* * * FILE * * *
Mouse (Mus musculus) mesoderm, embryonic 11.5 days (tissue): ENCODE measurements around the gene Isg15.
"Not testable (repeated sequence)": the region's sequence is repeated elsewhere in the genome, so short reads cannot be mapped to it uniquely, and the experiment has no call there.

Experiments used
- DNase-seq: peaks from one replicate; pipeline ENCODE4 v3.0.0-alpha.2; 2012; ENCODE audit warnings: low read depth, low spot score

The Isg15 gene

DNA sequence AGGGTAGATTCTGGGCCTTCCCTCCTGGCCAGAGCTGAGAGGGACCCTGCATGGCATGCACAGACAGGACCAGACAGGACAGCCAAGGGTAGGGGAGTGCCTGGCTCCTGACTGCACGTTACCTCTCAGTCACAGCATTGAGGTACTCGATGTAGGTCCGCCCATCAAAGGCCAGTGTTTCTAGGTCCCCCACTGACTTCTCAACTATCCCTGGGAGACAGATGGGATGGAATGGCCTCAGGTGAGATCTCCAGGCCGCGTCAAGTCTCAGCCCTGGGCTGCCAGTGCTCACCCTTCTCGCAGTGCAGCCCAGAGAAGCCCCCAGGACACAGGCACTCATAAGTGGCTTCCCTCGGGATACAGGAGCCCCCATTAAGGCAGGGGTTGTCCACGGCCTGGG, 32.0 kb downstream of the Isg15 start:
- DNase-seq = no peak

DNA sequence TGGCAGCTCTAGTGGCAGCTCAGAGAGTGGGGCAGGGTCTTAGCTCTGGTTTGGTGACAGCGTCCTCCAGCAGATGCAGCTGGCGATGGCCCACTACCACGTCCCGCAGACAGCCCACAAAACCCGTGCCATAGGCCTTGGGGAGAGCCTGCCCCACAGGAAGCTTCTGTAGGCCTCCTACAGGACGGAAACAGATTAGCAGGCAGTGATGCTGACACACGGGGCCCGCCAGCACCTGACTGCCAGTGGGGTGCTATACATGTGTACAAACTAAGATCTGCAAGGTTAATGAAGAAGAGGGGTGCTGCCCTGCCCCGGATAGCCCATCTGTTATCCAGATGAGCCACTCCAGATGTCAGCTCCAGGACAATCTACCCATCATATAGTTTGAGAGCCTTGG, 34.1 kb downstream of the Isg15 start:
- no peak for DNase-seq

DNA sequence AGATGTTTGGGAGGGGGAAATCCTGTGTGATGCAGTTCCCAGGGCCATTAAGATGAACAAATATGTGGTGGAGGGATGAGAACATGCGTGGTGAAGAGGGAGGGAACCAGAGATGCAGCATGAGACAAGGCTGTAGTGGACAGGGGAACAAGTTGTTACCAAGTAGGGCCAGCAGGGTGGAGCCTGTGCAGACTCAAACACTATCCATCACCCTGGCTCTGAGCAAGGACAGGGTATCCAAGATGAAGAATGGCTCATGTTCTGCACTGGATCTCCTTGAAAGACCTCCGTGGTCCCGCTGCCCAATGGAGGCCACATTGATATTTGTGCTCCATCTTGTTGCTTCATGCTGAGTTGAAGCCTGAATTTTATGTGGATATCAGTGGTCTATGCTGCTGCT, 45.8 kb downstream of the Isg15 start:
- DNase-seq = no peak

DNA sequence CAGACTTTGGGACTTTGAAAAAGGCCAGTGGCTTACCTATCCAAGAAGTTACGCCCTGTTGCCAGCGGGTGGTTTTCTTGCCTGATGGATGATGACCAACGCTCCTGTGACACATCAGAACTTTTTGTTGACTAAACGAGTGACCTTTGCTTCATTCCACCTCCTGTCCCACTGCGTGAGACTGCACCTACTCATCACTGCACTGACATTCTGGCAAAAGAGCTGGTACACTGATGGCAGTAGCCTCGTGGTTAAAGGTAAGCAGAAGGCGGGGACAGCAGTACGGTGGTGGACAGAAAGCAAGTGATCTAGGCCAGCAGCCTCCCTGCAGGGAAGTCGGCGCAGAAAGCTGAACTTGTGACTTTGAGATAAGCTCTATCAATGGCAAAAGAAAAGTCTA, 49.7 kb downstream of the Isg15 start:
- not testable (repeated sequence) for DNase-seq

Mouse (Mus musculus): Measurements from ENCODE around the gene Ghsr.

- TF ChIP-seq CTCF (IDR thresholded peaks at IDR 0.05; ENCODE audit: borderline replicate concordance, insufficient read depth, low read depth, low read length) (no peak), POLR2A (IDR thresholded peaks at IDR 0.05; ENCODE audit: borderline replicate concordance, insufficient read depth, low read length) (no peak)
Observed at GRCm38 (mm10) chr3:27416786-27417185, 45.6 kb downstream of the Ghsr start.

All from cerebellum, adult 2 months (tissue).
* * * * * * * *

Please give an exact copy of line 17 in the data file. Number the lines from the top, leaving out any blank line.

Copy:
All from cerebellum, adult 2 months (tissue).